Nitrogen Cycle What is it?

What is the nitrogen cycle? 

The nitrogen cycle is the most important thing to understand when setting up and keeping an aquarium. This natural cycle is the process by which helpful bacteria break down organic waste into less harmful compounds. It starts with fish waste, dead plant parts and any other organic materials being broken down into ammonia. This ammonia is converted into nitrite by nitrosomonas bacteria. Both of these substances are poisonous to aquatic life and can be dangerous even in low levels. After nitrite is produced, further nitrobacter bacteria break down the nitrites into nitrates. Nitrate can then be removed by water changes and some will be used by plants and algae. All of these bacteria are naturally present in the aquarium from the beginning, but it takes time for them to grow to a level necessary for them to efficiently process the waste in the tank.

Why is this important? 

Without a properly established nitrogen cycle in an aquarium levels of ammonia and nitrite will quickly rise to levels that are toxic to your fish. This will lead to fish diying or becoming sick.

How long does this take? 

This all depends on how the tank was setup and what kind of tank it is. In a average freshwater tank 6-8 weeks is normal. In a marine tank this can vary but anywhere between 2-10 weeks is normal. Now with these time lines this does not mean the tank is fully cycled it just means that there are enough bacteria to handle small amounts of fish waste in the tank and fish should be added slowly. You know the cycle is done when ammonia and nitrite test at 0 and there are readable amounts of nitrate. 

How do I get the cycle started?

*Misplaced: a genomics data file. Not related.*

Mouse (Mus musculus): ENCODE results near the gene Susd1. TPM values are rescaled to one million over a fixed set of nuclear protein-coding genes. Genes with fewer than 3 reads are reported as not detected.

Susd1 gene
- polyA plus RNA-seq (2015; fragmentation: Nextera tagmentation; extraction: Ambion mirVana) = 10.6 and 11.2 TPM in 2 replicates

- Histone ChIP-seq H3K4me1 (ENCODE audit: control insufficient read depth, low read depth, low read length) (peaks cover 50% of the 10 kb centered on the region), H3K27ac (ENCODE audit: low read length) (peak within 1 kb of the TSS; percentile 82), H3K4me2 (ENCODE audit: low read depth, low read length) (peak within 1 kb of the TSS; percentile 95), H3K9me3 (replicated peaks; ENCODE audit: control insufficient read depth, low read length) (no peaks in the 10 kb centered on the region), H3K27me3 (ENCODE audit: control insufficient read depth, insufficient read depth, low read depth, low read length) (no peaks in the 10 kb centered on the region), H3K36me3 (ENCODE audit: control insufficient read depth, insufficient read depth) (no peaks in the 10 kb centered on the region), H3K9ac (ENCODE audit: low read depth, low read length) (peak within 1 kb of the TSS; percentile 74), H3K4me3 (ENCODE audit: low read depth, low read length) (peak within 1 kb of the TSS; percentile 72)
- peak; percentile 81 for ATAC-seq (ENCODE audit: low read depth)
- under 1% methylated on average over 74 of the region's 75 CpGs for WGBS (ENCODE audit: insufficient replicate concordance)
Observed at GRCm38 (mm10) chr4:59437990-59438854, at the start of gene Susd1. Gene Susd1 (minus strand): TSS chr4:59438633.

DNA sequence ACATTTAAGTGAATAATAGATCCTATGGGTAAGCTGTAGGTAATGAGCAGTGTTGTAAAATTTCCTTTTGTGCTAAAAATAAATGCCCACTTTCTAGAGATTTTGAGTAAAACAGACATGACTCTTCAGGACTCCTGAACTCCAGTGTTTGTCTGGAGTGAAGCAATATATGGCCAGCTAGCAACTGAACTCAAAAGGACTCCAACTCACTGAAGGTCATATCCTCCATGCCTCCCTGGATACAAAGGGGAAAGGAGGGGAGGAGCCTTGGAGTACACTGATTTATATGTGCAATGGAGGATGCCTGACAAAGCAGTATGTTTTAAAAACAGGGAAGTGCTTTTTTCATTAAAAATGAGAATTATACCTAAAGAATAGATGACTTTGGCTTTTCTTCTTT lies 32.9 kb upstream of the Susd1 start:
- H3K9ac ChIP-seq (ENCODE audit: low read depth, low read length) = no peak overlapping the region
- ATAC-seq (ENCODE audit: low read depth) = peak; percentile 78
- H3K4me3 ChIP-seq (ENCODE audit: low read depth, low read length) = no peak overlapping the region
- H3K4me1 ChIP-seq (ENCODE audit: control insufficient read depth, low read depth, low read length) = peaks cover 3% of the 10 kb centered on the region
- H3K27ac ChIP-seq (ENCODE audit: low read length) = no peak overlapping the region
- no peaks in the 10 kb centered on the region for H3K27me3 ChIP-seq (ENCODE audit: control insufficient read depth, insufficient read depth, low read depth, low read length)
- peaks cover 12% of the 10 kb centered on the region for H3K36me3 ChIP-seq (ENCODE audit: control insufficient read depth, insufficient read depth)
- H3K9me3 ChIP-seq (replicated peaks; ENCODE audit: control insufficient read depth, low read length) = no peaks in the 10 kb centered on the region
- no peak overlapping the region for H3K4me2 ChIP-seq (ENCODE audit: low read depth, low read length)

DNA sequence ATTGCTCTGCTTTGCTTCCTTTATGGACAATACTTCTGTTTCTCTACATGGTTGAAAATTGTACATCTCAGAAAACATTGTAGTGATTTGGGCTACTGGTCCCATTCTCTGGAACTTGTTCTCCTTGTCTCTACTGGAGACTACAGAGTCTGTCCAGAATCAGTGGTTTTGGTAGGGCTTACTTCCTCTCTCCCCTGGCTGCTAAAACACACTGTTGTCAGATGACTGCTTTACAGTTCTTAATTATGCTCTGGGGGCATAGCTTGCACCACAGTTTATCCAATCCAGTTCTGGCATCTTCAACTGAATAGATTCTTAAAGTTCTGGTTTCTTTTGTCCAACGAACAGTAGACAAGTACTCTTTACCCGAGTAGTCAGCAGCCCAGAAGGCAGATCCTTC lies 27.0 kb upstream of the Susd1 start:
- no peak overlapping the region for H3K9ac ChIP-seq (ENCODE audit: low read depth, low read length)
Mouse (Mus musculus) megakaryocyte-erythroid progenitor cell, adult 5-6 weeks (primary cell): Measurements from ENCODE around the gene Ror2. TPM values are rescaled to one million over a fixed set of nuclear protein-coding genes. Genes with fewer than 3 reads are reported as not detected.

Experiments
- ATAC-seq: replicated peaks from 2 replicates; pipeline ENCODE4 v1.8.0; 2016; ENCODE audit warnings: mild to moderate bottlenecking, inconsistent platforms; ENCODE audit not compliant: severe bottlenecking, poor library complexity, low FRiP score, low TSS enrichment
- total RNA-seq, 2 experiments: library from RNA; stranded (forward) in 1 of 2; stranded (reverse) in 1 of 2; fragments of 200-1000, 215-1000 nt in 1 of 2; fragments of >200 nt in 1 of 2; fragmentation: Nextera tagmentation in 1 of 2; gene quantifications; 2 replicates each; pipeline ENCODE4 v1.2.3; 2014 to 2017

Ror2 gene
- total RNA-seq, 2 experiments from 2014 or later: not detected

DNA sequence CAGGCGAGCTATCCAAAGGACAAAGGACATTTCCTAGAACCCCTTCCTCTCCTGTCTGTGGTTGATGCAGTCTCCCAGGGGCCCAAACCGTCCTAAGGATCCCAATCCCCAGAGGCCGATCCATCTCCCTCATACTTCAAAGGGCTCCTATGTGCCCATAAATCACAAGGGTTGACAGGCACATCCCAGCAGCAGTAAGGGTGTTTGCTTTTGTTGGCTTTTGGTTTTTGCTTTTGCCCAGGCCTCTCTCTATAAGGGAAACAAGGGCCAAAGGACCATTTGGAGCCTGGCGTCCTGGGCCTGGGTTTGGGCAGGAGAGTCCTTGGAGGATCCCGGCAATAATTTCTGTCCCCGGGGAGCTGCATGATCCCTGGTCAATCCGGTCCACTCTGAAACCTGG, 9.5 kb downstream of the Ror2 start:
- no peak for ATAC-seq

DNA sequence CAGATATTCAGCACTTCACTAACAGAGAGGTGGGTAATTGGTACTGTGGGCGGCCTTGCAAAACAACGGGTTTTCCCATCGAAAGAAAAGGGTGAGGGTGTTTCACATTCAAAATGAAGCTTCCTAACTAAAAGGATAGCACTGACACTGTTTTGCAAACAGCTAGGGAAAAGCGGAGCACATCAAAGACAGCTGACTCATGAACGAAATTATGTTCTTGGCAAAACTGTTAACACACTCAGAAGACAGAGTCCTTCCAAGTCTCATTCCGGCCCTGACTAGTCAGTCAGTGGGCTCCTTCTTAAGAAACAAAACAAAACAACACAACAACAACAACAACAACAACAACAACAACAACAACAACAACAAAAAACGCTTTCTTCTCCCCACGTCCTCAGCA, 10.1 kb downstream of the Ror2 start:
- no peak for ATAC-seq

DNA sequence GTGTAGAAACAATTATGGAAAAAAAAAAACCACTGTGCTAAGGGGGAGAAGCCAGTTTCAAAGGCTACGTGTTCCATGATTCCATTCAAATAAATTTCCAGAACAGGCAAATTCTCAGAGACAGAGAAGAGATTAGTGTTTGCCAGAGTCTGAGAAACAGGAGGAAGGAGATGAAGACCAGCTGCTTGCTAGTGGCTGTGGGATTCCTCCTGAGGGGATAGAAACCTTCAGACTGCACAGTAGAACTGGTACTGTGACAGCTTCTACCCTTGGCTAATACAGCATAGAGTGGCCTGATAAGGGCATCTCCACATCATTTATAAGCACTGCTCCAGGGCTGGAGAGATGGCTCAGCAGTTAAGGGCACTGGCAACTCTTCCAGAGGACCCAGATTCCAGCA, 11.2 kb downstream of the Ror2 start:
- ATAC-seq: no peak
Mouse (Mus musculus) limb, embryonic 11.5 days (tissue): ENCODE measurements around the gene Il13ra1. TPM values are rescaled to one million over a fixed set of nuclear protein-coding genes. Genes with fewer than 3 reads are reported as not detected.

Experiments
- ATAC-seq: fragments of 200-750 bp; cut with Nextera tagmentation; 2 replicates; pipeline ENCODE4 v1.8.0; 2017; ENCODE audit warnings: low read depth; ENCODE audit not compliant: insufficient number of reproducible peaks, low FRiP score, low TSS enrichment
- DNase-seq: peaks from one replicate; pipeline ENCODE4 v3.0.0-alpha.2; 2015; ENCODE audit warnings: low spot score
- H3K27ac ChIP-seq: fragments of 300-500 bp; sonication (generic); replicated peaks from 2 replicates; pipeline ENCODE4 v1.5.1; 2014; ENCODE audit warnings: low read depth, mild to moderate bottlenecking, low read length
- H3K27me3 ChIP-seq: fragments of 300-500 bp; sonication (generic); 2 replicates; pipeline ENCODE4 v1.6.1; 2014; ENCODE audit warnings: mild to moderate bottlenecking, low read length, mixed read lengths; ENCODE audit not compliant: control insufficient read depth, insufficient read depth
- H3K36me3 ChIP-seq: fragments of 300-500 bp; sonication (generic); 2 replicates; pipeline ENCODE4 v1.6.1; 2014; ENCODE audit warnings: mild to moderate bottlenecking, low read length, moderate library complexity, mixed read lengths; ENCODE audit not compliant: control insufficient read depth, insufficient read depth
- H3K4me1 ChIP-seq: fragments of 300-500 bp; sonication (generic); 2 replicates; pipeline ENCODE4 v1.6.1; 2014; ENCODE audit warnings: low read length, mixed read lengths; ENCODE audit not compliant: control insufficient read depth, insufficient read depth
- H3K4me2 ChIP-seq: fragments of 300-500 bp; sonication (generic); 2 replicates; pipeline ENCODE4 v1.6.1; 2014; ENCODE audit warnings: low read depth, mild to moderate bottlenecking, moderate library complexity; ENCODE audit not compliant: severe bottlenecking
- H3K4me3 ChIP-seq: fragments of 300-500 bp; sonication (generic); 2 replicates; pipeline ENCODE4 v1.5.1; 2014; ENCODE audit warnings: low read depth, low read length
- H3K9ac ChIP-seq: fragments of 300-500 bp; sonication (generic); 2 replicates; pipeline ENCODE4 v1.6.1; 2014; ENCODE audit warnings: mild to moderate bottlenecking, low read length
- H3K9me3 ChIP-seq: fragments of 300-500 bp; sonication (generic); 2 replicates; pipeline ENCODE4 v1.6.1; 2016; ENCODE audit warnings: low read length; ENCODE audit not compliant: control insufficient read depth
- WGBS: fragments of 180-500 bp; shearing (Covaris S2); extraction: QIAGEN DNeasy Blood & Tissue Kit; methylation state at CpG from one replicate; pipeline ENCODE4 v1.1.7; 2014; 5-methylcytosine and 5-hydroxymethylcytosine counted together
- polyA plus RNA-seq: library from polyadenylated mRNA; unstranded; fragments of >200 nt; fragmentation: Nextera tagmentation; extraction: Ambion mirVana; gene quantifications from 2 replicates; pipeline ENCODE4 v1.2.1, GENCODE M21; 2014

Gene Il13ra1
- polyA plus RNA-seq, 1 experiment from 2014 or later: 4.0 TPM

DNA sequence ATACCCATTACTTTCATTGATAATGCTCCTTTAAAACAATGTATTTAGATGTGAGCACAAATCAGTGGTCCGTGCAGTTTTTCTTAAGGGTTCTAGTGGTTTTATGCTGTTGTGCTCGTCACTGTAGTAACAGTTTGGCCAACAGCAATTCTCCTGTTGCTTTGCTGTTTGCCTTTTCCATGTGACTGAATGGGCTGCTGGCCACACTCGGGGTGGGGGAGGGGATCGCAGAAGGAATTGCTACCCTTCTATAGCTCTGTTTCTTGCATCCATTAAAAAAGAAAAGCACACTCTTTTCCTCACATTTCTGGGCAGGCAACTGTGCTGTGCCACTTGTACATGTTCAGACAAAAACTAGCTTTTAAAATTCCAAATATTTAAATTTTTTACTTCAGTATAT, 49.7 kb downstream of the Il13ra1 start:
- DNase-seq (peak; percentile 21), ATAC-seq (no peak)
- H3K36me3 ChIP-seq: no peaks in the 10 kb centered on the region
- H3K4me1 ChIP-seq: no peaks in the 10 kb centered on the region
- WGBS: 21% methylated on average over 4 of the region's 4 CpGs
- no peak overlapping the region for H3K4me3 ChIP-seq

Again, this depends on the tank. With freshwater tanks adding a few small hardy fish can add just enough waste to get the cycle started. This is a little risky for those fish though since they will be exposed to ammonia and nitrite which could harm them. The best way to get the cycle started without adding fish is by simply adding some fish food. As the food breaks down ammonia is created which starts the nitrogen cycle. In marine tanks the best method is by adding live rock and feeding the tank, since live rock and live sand already contain bacteria the process has a jump start without needing to add live fish. Unfortunately the delicacy of many marine fish means it is still advisable to give the aquarium an appropriate period time to completely cycle and stabilize. It is not uncommon to cycle a marine aquarium with hardy fish like damsels, but this has its drawbacks. The primary issue with this is the difficulty in removing damsels from an established tank with live rock if you no longer want them due to the aggression they develop as they mature. In recent years there has been an increase in products that speed up the process of cycling your tank. These live bacteria supplements are advertised as a method of instantly cycling your tank so you can add fish immediately. I personally haven't tried many of these products so I can't say how well they work but I have used live bacteria from existing established tanks. This method uses filter material, gravel or bio material from a tank that has been running and has an established amount of bacteria.